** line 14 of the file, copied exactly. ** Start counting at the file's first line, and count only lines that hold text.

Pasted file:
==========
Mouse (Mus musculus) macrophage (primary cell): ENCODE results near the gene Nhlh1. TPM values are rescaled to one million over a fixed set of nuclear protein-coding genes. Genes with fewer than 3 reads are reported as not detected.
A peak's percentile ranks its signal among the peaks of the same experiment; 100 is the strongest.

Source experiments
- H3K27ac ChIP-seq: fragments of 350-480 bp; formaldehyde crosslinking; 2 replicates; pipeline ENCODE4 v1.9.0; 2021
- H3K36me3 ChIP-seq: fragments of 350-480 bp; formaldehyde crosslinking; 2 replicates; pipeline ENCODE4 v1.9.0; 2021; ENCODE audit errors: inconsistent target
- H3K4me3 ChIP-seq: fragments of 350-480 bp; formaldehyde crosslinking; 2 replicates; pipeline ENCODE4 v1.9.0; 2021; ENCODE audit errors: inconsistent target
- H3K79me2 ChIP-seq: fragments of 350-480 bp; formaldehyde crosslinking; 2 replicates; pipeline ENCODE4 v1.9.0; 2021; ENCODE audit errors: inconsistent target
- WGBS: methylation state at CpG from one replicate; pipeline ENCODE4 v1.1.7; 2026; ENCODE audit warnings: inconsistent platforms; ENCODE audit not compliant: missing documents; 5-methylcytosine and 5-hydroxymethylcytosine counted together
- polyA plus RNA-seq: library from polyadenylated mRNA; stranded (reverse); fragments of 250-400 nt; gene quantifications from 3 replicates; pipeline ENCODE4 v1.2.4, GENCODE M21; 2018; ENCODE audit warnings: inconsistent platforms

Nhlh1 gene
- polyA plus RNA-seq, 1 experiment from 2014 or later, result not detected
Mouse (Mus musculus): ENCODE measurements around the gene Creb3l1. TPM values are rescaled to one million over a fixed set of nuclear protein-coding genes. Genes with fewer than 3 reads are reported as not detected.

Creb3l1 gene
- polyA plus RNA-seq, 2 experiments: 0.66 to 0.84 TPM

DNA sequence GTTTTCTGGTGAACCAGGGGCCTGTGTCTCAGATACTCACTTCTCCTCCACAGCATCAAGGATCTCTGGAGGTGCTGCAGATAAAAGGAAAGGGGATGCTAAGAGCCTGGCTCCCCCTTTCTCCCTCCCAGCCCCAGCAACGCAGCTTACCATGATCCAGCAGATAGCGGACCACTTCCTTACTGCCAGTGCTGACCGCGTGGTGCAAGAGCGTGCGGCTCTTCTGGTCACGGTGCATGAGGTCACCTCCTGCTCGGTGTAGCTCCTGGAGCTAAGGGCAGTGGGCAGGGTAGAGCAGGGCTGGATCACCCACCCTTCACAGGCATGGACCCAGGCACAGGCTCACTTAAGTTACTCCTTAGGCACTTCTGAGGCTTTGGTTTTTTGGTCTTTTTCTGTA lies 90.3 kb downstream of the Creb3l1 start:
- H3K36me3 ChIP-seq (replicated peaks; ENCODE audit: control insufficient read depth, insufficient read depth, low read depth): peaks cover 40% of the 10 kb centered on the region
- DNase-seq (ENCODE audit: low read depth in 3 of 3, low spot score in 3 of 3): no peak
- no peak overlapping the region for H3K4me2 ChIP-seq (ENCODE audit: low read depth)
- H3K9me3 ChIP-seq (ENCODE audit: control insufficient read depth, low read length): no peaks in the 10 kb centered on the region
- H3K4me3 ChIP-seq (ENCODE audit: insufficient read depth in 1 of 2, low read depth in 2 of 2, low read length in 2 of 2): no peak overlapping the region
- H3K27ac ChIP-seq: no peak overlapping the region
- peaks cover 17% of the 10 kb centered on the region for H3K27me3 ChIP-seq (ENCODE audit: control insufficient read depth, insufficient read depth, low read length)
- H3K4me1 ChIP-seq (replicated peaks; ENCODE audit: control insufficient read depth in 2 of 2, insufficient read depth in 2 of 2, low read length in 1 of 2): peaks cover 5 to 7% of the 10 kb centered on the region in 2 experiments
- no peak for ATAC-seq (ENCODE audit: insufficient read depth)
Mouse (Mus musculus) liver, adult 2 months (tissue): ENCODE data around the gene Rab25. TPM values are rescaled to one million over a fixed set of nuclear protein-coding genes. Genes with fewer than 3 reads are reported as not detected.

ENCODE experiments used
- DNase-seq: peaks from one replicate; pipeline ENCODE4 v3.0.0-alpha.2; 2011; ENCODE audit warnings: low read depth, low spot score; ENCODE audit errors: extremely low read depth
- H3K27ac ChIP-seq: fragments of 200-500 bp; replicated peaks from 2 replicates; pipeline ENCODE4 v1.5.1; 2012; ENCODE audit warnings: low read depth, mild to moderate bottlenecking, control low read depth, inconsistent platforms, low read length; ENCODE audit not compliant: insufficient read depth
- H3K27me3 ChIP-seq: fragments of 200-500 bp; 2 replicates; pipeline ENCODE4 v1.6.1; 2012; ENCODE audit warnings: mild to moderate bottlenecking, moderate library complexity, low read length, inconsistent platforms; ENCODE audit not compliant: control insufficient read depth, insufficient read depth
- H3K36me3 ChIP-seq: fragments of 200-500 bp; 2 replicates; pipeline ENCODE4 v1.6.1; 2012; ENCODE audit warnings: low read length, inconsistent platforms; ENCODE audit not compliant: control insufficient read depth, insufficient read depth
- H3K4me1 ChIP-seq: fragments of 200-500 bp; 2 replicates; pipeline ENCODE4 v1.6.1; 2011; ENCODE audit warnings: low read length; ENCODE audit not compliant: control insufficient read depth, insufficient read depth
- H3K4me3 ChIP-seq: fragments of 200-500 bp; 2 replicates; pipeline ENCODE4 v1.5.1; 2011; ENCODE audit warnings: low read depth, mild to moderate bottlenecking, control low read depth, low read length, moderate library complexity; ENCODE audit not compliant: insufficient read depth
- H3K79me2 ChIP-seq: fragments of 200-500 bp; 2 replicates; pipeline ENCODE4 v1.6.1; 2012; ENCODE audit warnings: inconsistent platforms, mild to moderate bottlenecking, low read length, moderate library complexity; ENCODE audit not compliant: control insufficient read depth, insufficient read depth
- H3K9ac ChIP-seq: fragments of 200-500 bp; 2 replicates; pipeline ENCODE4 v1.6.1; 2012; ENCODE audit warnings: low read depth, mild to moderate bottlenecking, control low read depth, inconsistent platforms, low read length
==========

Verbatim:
- polyA plus RNA-seq, 2 experiments: 0.66 to 0.84 TPM